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**The Official Shoe Care Thread: Tutorials, Photos, etc.** - Page 158

post #2356 of 10445
Quote:
Originally Posted by UglyJoe View Post

This is true, but in my experience the binder makes all the difference. Creams don't set the same was as wax polishes do, at least in my experience. It's much more difficult to get a mirror shine and to build up several protective layers with a cream than with a wax polish, again in my experience. I still hold to my advice of "wax" on the top cap and heel, cream everywhere else.

EDIT: I guess I should note that I usually use cream on the whole shoe for 2-3 layers, buff and let the cream set for a while, then bull the toe with wax and put a couple of layers of wax on the heel as well, so I guess technically I suggest cream everywhere, wax on the toe/heel.

Once you've gotten a shine on the toe cap, do you only use wax on the cap going forward?
post #2357 of 10445

The local shoemaker that I buy my Saphir creams from recommended me this one for my darkbrown G&G shoes. What brand of cream is this? Is it also Saphir but in a smaller size? Since I can't find any brand name on it..

 

bild 1.JPG

 

Warning: Spoiler! (Click to show)

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post #2358 of 10445
that is saphir, but their regular "creme surfine" line. It is very good stuff.

The Medaille D'Or line is their top line, which has the oils of 7 different types of unicorn, as opposed to something like 3 types in the creme surfine range.

Both lines are good.
post #2359 of 10445
I posted this originally in the wrong thread. Do any of you know the answer to this:

"Hey guys. Got a question for you more experienced Thrifters.

I Decided to check out thrifted shoes since you guys happen to get all these good finds. Finally found a cordovan pair of shoes in my size that was in excellent condition. This was a first and I was always hesitant to thrift used shoes. However, when I looked inside I saw white gunk inside the shoes that FREAKED ME OUT! I thought it was Fungus or something. I went to town with a toothbrush and lysol scrubbing away....but the gunk just wouldn't come off. I decided to just jab at it with a toothpick...and realized it was glue from some sort of repair as you can see here:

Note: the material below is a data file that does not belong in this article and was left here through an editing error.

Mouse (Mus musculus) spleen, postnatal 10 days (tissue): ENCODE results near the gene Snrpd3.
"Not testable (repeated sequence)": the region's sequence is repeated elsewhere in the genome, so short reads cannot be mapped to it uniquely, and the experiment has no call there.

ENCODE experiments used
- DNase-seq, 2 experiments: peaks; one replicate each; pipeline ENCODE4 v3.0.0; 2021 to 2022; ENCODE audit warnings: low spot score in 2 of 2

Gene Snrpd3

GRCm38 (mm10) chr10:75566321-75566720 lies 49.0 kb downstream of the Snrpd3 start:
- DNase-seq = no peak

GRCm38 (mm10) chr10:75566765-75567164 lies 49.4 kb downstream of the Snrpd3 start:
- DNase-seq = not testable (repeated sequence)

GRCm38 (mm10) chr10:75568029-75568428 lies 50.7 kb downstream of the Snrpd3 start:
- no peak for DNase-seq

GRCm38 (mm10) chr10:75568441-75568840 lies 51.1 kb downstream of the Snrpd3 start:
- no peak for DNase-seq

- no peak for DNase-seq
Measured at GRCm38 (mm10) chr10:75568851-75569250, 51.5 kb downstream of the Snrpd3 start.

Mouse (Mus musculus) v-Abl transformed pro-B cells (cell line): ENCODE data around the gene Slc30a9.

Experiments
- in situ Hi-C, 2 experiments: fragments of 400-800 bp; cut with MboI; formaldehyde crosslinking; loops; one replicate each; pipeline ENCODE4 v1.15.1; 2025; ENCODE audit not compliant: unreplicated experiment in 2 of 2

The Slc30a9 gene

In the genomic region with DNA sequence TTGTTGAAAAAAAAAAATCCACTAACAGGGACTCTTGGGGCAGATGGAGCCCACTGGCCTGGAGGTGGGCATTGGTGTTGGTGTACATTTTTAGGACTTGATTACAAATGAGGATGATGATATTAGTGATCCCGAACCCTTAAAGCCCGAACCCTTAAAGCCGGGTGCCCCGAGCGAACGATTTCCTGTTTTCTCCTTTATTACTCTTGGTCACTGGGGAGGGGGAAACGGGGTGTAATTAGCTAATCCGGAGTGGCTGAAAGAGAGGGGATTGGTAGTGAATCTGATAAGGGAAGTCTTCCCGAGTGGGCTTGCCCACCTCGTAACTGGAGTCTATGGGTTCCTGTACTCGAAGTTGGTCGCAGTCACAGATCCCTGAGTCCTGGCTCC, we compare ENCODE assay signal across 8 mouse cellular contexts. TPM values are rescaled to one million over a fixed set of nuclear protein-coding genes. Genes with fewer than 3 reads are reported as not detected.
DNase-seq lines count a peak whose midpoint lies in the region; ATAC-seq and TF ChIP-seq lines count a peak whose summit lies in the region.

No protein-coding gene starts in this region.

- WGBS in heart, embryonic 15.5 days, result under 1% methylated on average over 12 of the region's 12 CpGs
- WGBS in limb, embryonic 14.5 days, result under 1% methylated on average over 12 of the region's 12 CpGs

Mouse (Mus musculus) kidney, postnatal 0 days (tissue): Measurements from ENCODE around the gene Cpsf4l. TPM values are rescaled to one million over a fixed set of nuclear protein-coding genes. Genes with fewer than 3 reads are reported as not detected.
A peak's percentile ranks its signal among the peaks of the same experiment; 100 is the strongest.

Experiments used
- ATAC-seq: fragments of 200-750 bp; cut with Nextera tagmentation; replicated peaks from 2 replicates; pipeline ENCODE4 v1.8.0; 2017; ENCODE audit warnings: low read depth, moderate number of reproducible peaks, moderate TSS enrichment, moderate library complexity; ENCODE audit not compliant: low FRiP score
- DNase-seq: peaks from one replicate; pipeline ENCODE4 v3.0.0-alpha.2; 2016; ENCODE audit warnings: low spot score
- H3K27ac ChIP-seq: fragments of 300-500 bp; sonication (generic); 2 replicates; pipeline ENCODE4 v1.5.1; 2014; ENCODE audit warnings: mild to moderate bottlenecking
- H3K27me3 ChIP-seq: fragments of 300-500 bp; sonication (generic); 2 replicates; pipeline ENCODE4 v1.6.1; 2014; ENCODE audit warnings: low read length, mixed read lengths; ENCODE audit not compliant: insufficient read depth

ScreenShot2012-06-12at85655PM.png

However, in my panic, I was brushing REALLY HARD. So hard that if you look above I might have turned the inner leather lining into suede leather lining lol. Here is a detailed expansion image here:

ScreenShot2012-06-12at85811PM.png

Now that my panic is over, I was wondering if the damage from my scrubbing of the smooth interior leather lining into frayed up leather would cause any future problems of the shoe itself or if it's just simply a cosmetic issue that no one would be able to see and has no effect on its future durability."

Edit: new wide shot: ScreenShot2012-06-12at105441PM.png
Edited by acousticfoodie - 6/12/12 at 11:07pm
post #2360 of 10445
Keep calm and carry on. Nothing to see here.

No damage done.
post #2361 of 10445
Quote:
Originally Posted by hendrix View Post

that is saphir, but their regular "creme surfine" line. It is very good stuff.
The Medaille D'Or line is their top line, which has the oils of 7 different types of unicorn, as opposed to something like 3 types in the creme surfine range.
Both lines are good.

That explains it. Thanks alot for your help! Now I can polish my shoes with a calm heart happy.gif


Edited by Hampton - 6/13/12 at 9:30am
post #2362 of 10445
Quote:
Originally Posted by thecentennial View Post

Keep calm and carry on. Nothing to see here.
No damage done.

Really? I was mowing down the inner lining really rough. Here is a wide shot of my brushing damage!

ScreenShot2012-06-12at105441PM.png

If my brushing damage is no big deal to the cordovan shoe's longevity, do any of you know why there is so much glue between the insole and inner lining? Was this from heat making it leak out or some sort of previous repair?
post #2363 of 10445
It's how they were made. Nothing to worry about.
post #2364 of 10445

Clean, thanks for the help hendrix the cream went fine as you can see :)

jp.JPG

post #2365 of 10445

w/ the help of @christian b, recently revived 2 pairs of AE :)

 

Byrons 

before

243

 

after

6745bce2_e5bb1440_de2b52a2.jpeg

 

 

park ave

before

8fb0715d_0ce797d3_156bbf50.jpeg

 

after

405b7990_047f8616_f9c73d21.jpeg

post #2366 of 10445

Christian B is the best, I also pm with him icon_gu_b_slayer[1].gif

3c937140_jp.jpeg

post #2367 of 10445

^^ NICE :) I like what you did w/ the toe.

 

I just picked up a pair of kenilworths that need some

loving, I would like to do what you did to your toe.  Is

that black that you used?

post #2368 of 10445
Quote:
Originally Posted by itsmejson View Post

^^ NICE :) I like what you did w/ the toe.

 

I just picked up a pair of kenilworths that need some

loving, I would like to do what you did to your toe.  Is

that black that you used?

Yes just some black wax polish.

post #2369 of 10445
Well, black polish may be a bit to harsh, I would use mahogany, dark brown, medium brown and a couple of coats with black. Of course, it all depends on the wanted results.
post #2370 of 10445
Quote:
Originally Posted by itsmejson View Post

w/ the help of @christian b, recently revived 2 pairs of AE :)

 

Byrons 

before

243

 

after

6745bce2_e5bb1440_de2b52a2.jpeg

 

 

park ave

before

8fb0715d_0ce797d3_156bbf50.jpeg

 

after

405b7990_047f8616_f9c73d21.jpeg

 

Fail to see any significant difference between before & after, the shoes just appear to have had a simple polish.

 

 

This thread is sinking to new lows.

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